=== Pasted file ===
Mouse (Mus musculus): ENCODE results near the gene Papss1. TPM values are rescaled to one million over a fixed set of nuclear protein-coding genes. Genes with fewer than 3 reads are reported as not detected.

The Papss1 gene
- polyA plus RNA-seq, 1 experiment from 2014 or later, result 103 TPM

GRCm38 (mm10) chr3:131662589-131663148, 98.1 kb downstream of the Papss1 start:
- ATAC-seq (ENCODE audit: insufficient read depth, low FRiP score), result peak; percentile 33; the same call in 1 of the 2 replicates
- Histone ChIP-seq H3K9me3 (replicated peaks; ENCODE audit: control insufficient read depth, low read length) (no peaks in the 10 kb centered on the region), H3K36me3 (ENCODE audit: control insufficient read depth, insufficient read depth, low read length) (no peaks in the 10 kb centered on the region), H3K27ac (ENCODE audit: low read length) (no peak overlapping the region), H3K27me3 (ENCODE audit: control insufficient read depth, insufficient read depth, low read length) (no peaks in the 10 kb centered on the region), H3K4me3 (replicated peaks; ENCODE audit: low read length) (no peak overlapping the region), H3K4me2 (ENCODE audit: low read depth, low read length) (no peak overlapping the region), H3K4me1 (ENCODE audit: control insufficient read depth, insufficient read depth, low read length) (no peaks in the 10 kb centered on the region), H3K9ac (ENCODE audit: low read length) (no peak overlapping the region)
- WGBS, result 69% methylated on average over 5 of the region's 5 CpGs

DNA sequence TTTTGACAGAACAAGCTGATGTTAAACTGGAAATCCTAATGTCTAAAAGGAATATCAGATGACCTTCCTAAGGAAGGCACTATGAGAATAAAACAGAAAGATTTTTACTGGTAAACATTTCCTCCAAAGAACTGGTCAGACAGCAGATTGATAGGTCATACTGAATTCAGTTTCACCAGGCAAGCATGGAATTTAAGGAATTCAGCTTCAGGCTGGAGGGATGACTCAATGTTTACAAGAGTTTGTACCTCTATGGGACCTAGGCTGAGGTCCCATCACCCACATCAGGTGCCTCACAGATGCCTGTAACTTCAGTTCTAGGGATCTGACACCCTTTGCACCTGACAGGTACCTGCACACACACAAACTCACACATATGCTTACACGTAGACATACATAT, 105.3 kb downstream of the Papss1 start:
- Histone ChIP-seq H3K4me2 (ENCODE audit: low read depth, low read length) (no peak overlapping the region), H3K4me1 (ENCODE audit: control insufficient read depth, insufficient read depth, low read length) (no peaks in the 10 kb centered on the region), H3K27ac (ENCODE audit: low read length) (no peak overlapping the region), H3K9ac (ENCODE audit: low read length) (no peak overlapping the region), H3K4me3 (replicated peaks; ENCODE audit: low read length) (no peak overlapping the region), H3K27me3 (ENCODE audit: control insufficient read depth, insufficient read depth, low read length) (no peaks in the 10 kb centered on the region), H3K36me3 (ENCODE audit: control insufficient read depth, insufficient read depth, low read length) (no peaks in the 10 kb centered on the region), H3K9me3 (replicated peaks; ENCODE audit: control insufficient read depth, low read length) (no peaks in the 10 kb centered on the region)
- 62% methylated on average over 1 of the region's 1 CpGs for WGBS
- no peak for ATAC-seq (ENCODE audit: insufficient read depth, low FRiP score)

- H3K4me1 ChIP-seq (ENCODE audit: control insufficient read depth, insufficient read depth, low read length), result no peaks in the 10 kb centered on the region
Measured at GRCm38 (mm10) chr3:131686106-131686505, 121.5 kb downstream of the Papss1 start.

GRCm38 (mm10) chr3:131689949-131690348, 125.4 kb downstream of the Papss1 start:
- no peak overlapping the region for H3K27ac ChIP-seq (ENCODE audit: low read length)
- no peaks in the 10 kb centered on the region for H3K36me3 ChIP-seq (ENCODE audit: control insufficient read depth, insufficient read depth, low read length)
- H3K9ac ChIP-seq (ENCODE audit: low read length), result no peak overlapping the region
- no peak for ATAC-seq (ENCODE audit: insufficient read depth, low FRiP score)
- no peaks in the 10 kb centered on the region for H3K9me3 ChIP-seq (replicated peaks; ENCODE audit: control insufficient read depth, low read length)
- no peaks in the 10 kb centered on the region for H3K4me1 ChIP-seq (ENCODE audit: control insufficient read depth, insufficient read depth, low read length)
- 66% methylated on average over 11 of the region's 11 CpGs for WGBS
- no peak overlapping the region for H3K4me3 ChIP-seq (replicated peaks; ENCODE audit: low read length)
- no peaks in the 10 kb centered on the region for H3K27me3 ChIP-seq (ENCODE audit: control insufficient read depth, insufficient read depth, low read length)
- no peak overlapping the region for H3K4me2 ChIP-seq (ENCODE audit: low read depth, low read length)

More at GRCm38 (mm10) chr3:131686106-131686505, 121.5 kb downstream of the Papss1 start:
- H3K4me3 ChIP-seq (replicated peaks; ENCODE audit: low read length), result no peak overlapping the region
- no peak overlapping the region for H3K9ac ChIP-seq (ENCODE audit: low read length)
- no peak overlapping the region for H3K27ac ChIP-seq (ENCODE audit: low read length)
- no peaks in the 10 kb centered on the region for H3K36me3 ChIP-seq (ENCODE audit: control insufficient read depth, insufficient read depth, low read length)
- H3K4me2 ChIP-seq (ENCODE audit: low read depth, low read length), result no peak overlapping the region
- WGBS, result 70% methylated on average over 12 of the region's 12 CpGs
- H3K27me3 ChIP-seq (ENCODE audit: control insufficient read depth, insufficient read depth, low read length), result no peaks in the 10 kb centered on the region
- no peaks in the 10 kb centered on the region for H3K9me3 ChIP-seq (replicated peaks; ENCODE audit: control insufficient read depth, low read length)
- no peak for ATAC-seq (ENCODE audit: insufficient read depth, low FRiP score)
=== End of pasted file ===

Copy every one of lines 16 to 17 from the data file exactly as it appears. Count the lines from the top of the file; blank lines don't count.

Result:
- no peaks in the 10 kb centered on the region for H3K36me3 ChIP-seq (ENCODE audit: control insufficient read depth, insufficient read depth, low read length)
- H3K9ac ChIP-seq (ENCODE audit: low read length), result no peak overlapping the region